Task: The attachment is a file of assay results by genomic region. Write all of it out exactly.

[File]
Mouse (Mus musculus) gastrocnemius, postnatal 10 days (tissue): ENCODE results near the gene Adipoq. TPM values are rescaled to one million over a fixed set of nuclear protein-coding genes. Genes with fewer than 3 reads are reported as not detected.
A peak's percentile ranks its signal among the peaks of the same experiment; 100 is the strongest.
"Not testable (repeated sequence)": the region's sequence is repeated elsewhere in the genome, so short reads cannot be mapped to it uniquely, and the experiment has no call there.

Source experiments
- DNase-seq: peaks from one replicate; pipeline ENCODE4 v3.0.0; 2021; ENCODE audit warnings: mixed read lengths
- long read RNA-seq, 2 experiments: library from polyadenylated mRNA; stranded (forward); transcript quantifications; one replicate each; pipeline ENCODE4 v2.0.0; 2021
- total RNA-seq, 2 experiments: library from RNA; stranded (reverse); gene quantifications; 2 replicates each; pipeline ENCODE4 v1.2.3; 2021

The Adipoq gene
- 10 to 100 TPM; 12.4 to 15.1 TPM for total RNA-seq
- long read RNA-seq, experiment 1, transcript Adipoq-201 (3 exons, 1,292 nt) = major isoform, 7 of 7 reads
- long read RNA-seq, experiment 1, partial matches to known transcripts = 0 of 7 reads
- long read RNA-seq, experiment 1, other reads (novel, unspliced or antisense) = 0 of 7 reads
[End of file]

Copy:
Mouse (Mus musculus) gastrocnemius, postnatal 10 days (tissue): ENCODE results near the gene Adipoq. TPM values are rescaled to one million over a fixed set of nuclear protein-coding genes. Genes with fewer than 3 reads are reported as not detected.
A peak's percentile ranks its signal among the peaks of the same experiment; 100 is the strongest.
"Not testable (repeated sequence)": the region's sequence is repeated elsewhere in the genome, so short reads cannot be mapped to it uniquely, and the experiment has no call there.

Source experiments
- DNase-seq: peaks from one replicate; pipeline ENCODE4 v3.0.0; 2021; ENCODE audit warnings: mixed read lengths
- long read RNA-seq, 2 experiments: library from polyadenylated mRNA; stranded (forward); transcript quantifications; one replicate each; pipeline ENCODE4 v2.0.0; 2021
- total RNA-seq, 2 experiments: library from RNA; stranded (reverse); gene quantifications; 2 replicates each; pipeline ENCODE4 v1.2.3; 2021

The Adipoq gene
- 10 to 100 TPM; 12.4 to 15.1 TPM for total RNA-seq
- long read RNA-seq, experiment 1, transcript Adipoq-201 (3 exons, 1,292 nt) = major isoform, 7 of 7 reads
- long read RNA-seq, experiment 1, partial matches to known transcripts = 0 of 7 reads
- long read RNA-seq, experiment 1, other reads (novel, unspliced or antisense) = 0 of 7 reads